This weekend we visit Watford, who sit 13th in the Premier League and are one of the five clubs separated by just two points in the middle of the table. Stoke are 9th on 32 points, followed by ourselves with the same points but an inferior goal difference, and then three teams on 30, Southampton, Burnley and Watford. As the games begin to run out, and with a gap of five points to West Brom in 8th, then you have to believe that the five clubs are fighting it out to finish 9th. It would take a very good run put together, plus some faltering by the Baggies, to envisage any of them realistically challenging for eighth place. Not impossible, but unlikely I reckon.
This is the return fixture of our fourth game of the season, and second at home, where we raced into a two goal lead, which included an outrageous piece of skill from an ex-favourite Frenchman, only to be pegged back by half-time, and comprehensively beaten 4-2 by the finish, mainly as a result of some diabolical defending. From the point that we went two up our defence faced a situation fraught with difficulties in containing the rampant Watford attack; a real hornets’ nest! The Watford captain, Deeney, said in a post-match interview that he felt that the West Ham players were showboating, and this spurred on them on in their comeback. In truth we could have lost by an even greater margin.
Watford are one of the many Premier League clubs under foreign ownership, with the owner and chairman both Italian, leading to (unsurprisingly) an Italian manager, Walter Mazzarri. Mazzarri was a journeyman Italian footballer, playing for eleven clubs in a fifteen year period in the 1980s and 90s, and then in his managerial career managed seven Italian teams from 2001 to 2014, including some notable clubs such as Sampdoria, Inter and Napoli. His appointment at Watford last summer was his first foray in football outside his native country, and he appears to have done an OK job leading them to a mid-table position, with no real danger of relegation (unless they collapse dramatically), and like ourselves, not much chance of progressing beyond finishing in ninth place.
Watford’s home form is nothing special. Apart from losing at home to Gillingham in the EFL Cup, they have won five of their twelve games, beating (most notably) Manchester United and Everton, as well as more predictable victories over Hull, Leicester and Burnley. They have had three home draws, all against teams below them in the table, namely, Bournemouth, Palace and Middlesbrough. Their four defeats at home have all come against teams above them in the table, Chelsea, Arsenal, Stoke and Tottenham. I wonder if we can make it five? In addition to their win at the London Stadium, they have won two further games away from Vicarage Road, at Middlesbrough, and a surprising win at the Emirates.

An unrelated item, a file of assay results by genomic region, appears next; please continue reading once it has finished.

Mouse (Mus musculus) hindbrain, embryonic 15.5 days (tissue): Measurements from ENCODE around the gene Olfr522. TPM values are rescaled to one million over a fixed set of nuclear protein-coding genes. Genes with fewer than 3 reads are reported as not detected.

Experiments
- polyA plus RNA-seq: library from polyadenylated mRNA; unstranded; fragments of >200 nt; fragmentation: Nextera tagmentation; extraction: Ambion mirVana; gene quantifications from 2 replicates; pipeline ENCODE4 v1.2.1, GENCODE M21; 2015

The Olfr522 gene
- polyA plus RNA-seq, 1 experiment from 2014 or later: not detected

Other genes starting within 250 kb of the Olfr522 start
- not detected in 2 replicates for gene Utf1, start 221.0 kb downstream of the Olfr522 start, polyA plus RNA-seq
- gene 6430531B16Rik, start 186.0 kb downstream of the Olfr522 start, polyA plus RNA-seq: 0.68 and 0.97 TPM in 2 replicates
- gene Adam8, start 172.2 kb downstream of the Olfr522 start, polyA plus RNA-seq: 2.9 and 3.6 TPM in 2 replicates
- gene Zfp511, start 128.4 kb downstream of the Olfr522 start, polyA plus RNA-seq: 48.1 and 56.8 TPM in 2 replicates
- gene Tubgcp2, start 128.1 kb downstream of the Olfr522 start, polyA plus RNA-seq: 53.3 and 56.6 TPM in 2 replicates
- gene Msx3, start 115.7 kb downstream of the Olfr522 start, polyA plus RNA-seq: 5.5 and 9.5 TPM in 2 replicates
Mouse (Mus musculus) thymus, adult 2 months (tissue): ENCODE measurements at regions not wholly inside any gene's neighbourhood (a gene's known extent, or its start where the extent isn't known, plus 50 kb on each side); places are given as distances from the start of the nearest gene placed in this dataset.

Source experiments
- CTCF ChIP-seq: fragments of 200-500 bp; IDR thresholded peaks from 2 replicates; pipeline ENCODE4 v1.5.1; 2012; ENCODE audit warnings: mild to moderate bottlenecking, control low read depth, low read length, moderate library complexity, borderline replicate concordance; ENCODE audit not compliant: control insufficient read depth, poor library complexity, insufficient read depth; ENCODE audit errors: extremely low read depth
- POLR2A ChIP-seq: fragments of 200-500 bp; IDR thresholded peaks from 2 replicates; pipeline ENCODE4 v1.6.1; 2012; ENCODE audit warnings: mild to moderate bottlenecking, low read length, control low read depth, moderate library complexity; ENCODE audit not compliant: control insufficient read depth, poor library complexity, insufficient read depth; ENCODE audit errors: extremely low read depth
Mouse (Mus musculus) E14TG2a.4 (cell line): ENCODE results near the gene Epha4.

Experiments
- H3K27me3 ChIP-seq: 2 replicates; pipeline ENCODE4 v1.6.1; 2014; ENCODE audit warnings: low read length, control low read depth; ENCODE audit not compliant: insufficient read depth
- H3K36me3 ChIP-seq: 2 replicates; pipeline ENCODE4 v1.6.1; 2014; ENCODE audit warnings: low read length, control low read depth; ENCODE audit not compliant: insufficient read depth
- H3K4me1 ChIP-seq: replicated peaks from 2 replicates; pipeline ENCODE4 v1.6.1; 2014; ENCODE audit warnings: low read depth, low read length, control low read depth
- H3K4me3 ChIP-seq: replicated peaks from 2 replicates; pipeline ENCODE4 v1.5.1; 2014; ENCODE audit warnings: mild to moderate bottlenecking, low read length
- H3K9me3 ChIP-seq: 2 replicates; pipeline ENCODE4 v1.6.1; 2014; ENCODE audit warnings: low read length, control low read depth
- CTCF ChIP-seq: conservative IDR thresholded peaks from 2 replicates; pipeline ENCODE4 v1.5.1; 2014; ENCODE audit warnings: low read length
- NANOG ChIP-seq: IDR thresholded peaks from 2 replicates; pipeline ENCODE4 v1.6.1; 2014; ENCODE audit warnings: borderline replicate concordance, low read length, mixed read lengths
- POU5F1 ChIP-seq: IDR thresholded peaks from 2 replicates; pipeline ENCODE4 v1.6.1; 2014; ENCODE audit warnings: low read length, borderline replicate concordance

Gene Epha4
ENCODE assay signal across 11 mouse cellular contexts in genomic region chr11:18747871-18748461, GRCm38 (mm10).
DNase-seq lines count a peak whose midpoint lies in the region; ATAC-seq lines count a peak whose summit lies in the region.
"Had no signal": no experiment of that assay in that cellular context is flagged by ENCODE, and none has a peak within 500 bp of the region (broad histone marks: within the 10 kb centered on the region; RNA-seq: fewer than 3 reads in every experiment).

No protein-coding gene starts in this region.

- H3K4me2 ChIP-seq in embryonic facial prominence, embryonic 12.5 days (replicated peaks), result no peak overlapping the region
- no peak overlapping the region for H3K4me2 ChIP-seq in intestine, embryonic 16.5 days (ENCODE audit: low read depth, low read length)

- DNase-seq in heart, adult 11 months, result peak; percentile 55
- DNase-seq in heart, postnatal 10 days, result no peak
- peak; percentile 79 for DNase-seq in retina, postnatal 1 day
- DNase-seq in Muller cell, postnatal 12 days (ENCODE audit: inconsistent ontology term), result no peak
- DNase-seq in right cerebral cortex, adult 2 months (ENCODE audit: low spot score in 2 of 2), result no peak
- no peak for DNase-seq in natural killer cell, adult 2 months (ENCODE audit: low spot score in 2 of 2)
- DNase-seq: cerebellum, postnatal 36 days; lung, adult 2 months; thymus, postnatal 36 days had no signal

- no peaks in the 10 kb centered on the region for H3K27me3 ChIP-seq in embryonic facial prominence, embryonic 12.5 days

Their main danger men from a scoring perspective are Deeney, who is their leading scorer with seven, and Capoue who has netted five times in the league. Their goals scored and conceded records are very similar to our own, so in many ways the form points to a potential score draw. The game is yet another of our mid-table six pointers in the “race” to finish ninth, and one that we should be looking to win if we are to continue to hope for a top half finish.
Our head to head record against Watford has generally been a very positive one. In the 21 years from November 1985 until August 2006 we faced them 22 times, winning 18 and drawing 4. They didn’t beat us in a period of over 20 years. But in the 8 meetings since January 2007, we have won just two games, with one draw, and Watford coming out on top 5 times. So the recent record has not been a good one.
Despite Carroll’s continuing injury, I fully expect us to come out on top this time. I am hoping for some of the incisive movement that we displayed against West Brom two weeks ago, without the defensive lapses that cost us in that game. Perhaps we can reverse the score from the home fixture and win 4-2 this time? What are the chances?